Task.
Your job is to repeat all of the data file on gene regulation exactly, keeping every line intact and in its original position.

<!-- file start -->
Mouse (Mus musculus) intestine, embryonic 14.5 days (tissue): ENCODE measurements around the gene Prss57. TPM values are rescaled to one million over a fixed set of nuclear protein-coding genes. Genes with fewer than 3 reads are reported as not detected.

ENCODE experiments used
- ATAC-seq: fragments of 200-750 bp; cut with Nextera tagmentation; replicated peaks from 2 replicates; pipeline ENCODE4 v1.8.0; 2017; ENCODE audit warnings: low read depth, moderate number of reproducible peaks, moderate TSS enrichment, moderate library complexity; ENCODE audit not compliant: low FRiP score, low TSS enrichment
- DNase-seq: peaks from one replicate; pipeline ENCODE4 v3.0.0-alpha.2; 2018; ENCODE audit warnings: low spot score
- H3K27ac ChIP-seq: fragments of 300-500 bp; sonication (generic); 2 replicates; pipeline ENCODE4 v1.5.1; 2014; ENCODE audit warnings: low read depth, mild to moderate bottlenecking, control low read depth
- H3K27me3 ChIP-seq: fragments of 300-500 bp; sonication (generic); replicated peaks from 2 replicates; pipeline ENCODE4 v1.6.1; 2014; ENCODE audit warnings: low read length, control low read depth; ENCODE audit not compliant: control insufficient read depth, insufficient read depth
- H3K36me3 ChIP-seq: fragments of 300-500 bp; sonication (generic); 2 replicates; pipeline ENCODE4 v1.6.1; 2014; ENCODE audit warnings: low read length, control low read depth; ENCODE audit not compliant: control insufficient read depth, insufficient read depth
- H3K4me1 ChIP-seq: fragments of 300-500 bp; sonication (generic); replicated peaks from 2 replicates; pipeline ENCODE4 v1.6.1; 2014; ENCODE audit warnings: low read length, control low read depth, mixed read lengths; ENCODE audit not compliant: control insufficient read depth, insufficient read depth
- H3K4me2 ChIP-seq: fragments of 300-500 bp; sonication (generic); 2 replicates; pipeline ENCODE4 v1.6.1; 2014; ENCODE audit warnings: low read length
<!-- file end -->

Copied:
Mouse (Mus musculus) intestine, embryonic 14.5 days (tissue): ENCODE measurements around the gene Prss57. TPM values are rescaled to one million over a fixed set of nuclear protein-coding genes. Genes with fewer than 3 reads are reported as not detected.

ENCODE experiments used
- ATAC-seq: fragments of 200-750 bp; cut with Nextera tagmentation; replicated peaks from 2 replicates; pipeline ENCODE4 v1.8.0; 2017; ENCODE audit warnings: low read depth, moderate number of reproducible peaks, moderate TSS enrichment, moderate library complexity; ENCODE audit not compliant: low FRiP score, low TSS enrichment
- DNase-seq: peaks from one replicate; pipeline ENCODE4 v3.0.0-alpha.2; 2018; ENCODE audit warnings: low spot score
- H3K27ac ChIP-seq: fragments of 300-500 bp; sonication (generic); 2 replicates; pipeline ENCODE4 v1.5.1; 2014; ENCODE audit warnings: low read depth, mild to moderate bottlenecking, control low read depth
- H3K27me3 ChIP-seq: fragments of 300-500 bp; sonication (generic); replicated peaks from 2 replicates; pipeline ENCODE4 v1.6.1; 2014; ENCODE audit warnings: low read length, control low read depth; ENCODE audit not compliant: control insufficient read depth, insufficient read depth
- H3K36me3 ChIP-seq: fragments of 300-500 bp; sonication (generic); 2 replicates; pipeline ENCODE4 v1.6.1; 2014; ENCODE audit warnings: low read length, control low read depth; ENCODE audit not compliant: control insufficient read depth, insufficient read depth
- H3K4me1 ChIP-seq: fragments of 300-500 bp; sonication (generic); replicated peaks from 2 replicates; pipeline ENCODE4 v1.6.1; 2014; ENCODE audit warnings: low read length, control low read depth, mixed read lengths; ENCODE audit not compliant: control insufficient read depth, insufficient read depth
- H3K4me2 ChIP-seq: fragments of 300-500 bp; sonication (generic); 2 replicates; pipeline ENCODE4 v1.6.1; 2014; ENCODE audit warnings: low read length